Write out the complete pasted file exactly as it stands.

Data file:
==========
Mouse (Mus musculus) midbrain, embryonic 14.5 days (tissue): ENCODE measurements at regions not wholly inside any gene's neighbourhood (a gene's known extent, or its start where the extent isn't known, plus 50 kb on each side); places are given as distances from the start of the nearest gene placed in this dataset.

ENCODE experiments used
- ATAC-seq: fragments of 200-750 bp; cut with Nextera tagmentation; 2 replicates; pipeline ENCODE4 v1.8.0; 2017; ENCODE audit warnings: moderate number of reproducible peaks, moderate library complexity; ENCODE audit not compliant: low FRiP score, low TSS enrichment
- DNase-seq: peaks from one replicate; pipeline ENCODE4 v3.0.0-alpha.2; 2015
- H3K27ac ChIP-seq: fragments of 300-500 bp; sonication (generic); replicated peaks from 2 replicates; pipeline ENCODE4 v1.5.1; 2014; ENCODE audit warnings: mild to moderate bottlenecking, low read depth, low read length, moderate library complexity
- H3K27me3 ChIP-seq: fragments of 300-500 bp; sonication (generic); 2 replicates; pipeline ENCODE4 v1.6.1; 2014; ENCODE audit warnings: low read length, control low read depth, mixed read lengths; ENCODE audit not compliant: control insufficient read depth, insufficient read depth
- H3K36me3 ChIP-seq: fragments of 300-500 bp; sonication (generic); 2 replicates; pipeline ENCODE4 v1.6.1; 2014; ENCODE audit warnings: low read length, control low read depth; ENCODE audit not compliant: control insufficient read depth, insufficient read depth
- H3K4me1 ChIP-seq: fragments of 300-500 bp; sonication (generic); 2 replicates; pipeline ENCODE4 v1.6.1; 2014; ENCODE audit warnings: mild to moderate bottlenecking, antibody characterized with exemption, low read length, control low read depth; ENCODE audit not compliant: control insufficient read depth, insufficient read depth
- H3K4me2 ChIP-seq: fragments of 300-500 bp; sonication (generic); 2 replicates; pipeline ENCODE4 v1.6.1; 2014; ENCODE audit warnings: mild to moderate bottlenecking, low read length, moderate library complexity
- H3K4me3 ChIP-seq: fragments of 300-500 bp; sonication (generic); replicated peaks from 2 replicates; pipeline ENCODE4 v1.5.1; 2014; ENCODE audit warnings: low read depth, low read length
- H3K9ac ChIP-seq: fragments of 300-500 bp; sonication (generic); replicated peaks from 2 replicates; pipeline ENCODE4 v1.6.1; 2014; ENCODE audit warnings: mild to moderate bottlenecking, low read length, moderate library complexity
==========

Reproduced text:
Mouse (Mus musculus) midbrain, embryonic 14.5 days (tissue): ENCODE measurements at regions not wholly inside any gene's neighbourhood (a gene's known extent, or its start where the extent isn't known, plus 50 kb on each side); places are given as distances from the start of the nearest gene placed in this dataset.

ENCODE experiments used
- ATAC-seq: fragments of 200-750 bp; cut with Nextera tagmentation; 2 replicates; pipeline ENCODE4 v1.8.0; 2017; ENCODE audit warnings: moderate number of reproducible peaks, moderate library complexity; ENCODE audit not compliant: low FRiP score, low TSS enrichment
- DNase-seq: peaks from one replicate; pipeline ENCODE4 v3.0.0-alpha.2; 2015
- H3K27ac ChIP-seq: fragments of 300-500 bp; sonication (generic); replicated peaks from 2 replicates; pipeline ENCODE4 v1.5.1; 2014; ENCODE audit warnings: mild to moderate bottlenecking, low read depth, low read length, moderate library complexity
- H3K27me3 ChIP-seq: fragments of 300-500 bp; sonication (generic); 2 replicates; pipeline ENCODE4 v1.6.1; 2014; ENCODE audit warnings: low read length, control low read depth, mixed read lengths; ENCODE audit not compliant: control insufficient read depth, insufficient read depth
- H3K36me3 ChIP-seq: fragments of 300-500 bp; sonication (generic); 2 replicates; pipeline ENCODE4 v1.6.1; 2014; ENCODE audit warnings: low read length, control low read depth; ENCODE audit not compliant: control insufficient read depth, insufficient read depth
- H3K4me1 ChIP-seq: fragments of 300-500 bp; sonication (generic); 2 replicates; pipeline ENCODE4 v1.6.1; 2014; ENCODE audit warnings: mild to moderate bottlenecking, antibody characterized with exemption, low read length, control low read depth; ENCODE audit not compliant: control insufficient read depth, insufficient read depth
- H3K4me2 ChIP-seq: fragments of 300-500 bp; sonication (generic); 2 replicates; pipeline ENCODE4 v1.6.1; 2014; ENCODE audit warnings: mild to moderate bottlenecking, low read length, moderate library complexity
- H3K4me3 ChIP-seq: fragments of 300-500 bp; sonication (generic); replicated peaks from 2 replicates; pipeline ENCODE4 v1.5.1; 2014; ENCODE audit warnings: low read depth, low read length
- H3K9ac ChIP-seq: fragments of 300-500 bp; sonication (generic); replicated peaks from 2 replicates; pipeline ENCODE4 v1.6.1; 2014; ENCODE audit warnings: mild to moderate bottlenecking, low read length, moderate library complexity